Last week, transcripts for a conversation between Patrick Calvar, the Directorate General of Internal Security in France, and a French Parliamentary Select committee, were released to the public for the very first time. The conversation that took place earlier this year after the terrorist attack at the Bataclan theater, was chilling to say the least.
Calvar told the committee that “We are on the brink of civil war.” He added that “If another attack or two occur, it will happen. It is therefore down to us to anticipate and confound all those groups who would, at some point, spark clashes between communities,” in reference to the Charlie Hebdo attack and the Bataclan Theater massacre. Calvar made it clear that if France is continually struck by Islam inspired terrorist attacks, there will be war between the migrant population and the native French population, which is becoming increasingly nationalistic.
Within days of these transcripts being released, 84 people were killed and 303 injured when a truck drove through a crowd of people celebrating Bastille Day in Nice, France. The driver of the truck, Mohamed Lahouaiej-Bouhlel, was found to be a Tunisian migrant who had been turned into a radical jihadist.
So is France still on the path to a civil war? It certainly appears so. All of the ingredients for such a conflict are there, just waiting to be mixed. You have a population that is feeling powerless and living in fear, while having a complete lack of faith in their own government. And who wouldn’t have disdain for the French government, given how they’ve responded to the attack in Nice.
Take for instance, what French Prime Minsiter Manuel Valls said on Friday after the attack. “Times have changed and we should learn to live with terrorism. We have to show solidarity and collective calm. France has been hit in its soul on the 14 July, our national day.” Unsurprisingly, when Valls showed up to a memorial for the victims of the Bastille Day attack on Monday, the crowds booed and jeered at him.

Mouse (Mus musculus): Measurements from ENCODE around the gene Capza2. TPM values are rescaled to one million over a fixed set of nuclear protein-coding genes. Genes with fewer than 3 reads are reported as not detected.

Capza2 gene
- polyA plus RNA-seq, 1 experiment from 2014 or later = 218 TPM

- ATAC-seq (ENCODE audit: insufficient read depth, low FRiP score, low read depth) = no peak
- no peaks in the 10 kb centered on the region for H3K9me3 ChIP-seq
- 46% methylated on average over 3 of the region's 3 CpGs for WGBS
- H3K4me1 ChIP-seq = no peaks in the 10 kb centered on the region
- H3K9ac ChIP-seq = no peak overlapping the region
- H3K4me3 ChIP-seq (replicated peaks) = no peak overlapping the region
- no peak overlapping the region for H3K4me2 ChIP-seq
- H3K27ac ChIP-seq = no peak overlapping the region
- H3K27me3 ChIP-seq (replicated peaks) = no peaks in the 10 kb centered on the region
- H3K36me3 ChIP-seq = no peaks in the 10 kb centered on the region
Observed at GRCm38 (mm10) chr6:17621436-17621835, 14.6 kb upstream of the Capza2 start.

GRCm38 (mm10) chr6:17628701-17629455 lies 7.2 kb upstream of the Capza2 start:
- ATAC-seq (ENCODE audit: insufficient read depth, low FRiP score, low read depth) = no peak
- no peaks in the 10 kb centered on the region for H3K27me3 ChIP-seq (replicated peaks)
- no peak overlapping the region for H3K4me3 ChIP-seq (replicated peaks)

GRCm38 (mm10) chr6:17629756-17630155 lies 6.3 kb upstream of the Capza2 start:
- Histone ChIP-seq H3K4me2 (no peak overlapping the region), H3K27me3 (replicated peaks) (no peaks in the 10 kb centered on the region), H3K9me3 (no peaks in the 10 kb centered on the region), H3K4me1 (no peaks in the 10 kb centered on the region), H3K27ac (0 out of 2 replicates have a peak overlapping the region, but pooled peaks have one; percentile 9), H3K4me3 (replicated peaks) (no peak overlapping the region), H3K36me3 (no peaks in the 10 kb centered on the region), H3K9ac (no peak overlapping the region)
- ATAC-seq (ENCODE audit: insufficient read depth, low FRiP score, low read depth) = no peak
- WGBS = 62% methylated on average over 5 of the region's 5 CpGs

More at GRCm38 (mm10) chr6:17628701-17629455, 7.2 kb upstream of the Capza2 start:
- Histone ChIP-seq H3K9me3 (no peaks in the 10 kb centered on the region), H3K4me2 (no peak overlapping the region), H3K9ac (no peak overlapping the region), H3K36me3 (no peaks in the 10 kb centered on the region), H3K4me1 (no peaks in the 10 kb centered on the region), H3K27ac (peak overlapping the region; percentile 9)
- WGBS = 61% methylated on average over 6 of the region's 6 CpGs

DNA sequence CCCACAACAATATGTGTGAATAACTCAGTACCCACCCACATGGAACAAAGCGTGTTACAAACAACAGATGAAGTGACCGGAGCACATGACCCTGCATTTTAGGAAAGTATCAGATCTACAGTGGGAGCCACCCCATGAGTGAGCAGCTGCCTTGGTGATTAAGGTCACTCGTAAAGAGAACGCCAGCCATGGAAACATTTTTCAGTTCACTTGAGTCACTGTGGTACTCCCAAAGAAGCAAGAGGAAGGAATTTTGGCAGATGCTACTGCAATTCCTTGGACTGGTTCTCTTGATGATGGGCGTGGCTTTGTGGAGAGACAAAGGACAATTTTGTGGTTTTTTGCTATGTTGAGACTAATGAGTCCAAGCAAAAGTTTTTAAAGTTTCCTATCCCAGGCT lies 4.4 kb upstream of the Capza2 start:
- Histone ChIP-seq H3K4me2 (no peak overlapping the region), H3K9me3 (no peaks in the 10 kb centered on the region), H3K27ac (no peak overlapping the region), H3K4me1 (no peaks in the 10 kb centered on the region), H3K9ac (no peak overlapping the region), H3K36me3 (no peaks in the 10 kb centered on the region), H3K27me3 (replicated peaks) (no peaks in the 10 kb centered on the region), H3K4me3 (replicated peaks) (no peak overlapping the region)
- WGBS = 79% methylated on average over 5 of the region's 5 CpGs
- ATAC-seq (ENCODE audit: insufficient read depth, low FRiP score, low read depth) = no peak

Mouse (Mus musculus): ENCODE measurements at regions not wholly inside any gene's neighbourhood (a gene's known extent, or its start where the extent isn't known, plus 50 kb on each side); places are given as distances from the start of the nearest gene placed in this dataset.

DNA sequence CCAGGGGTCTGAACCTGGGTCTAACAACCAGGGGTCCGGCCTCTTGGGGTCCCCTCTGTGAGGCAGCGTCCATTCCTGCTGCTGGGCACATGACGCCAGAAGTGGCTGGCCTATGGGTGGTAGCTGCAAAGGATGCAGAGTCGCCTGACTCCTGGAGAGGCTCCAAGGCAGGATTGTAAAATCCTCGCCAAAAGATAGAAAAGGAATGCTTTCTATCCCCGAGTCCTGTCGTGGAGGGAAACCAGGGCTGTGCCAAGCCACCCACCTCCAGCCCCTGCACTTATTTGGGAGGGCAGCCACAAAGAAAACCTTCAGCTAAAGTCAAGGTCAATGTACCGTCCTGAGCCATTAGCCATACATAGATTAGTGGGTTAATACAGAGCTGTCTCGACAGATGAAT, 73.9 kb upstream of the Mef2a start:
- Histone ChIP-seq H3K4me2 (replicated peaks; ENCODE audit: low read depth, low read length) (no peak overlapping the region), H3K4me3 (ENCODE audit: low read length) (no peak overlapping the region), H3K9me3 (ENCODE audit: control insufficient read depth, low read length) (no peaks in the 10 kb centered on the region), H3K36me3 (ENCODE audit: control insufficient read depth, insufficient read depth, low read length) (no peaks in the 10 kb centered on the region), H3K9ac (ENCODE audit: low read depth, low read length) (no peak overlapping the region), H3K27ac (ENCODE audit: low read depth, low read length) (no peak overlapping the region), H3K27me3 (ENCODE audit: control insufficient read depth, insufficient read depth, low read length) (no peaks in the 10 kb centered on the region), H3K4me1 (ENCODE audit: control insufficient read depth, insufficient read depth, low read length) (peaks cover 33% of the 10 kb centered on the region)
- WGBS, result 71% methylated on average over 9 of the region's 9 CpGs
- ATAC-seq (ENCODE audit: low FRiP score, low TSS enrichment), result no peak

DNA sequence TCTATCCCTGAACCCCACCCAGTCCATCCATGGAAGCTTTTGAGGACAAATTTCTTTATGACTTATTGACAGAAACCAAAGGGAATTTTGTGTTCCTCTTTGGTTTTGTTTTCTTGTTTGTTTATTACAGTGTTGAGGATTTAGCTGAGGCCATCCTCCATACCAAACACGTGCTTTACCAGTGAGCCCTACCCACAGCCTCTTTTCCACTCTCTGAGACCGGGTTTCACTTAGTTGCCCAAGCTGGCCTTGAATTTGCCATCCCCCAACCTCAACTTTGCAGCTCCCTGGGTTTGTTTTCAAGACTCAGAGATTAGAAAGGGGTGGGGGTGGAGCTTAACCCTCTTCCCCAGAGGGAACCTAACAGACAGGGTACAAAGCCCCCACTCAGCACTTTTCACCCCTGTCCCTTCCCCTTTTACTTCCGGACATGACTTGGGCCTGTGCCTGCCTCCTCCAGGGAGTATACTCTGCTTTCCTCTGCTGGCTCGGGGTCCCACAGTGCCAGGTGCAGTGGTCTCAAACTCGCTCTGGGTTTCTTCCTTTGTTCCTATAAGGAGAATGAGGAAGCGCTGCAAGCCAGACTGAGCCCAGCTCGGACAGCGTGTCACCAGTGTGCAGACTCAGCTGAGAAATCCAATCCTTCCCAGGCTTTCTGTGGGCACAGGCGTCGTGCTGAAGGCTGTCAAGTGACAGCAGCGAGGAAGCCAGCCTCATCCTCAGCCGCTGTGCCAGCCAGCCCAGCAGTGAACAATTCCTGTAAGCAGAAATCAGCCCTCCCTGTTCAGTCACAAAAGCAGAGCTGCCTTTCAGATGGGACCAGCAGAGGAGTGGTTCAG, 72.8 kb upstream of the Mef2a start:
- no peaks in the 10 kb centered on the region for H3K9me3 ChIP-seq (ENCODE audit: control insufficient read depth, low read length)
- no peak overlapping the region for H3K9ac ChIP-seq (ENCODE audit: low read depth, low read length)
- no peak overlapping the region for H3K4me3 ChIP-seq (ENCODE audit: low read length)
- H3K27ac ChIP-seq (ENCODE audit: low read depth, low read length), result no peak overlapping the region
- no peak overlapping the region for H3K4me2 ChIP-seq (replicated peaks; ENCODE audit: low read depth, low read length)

How could you have any faith in your government after a statement like that? Supposedly, their whole job is to protect their citizens. If the face of the government says “get used to dying in the streets,” how long before citizens take matters into their own hands?
Honestly, it may not be long at all. According to Jonathon Miller, an author and UK citizen who has been living in France for 15 years, the prevailing mood has changed drastically in that country over the past few months, and it’s getting worse with each additional terror attack. But the French aren’t just talking. They’re taking action as well, by stocking up on guns and preparing for war.
I wish I could say this was just hysterical exaggeration. But the evidence does not support complacency. Just down the road from me on the outskirts of Montpellier on the shores of the Mediterranean Sea, there’s long been a gun club where enthusiastic game hunters can polish their skills during the off-season. Unlike in Britain, it is perfectly legal for members of such clubs to own pistols and semi-automatic rifles.
In the last few months, since the wave of terrorism has intensified, the membership of the gun club has quadrupled, from 200 to 800 members. The new members are not all motivated by the love of shooting sports. Benoit, a local olive farmer who owns more than a dozen rifles, pistols and shotguns, as well as an AK-47 assault rifle, admitted to me this weekend something much darker.
“They’re getting ready for a war,” he said.
What’s in store for France in the months and years ahead, is going to pale comparison to the violence that’s been seen in that country over the past year. If the government doesn’t put a stop to these attacks, the French people will pick up the slack, and it’s going to get ugly in no time at all.
Joshua Krause is a reporter, writer and researcher at The Daily Sheeple. He was born and raised in the Bay Area and is a freelance writer and author. You can follow Joshua’s reports at Facebook or on his personal Twitter. Joshua’s website is Strange Danger.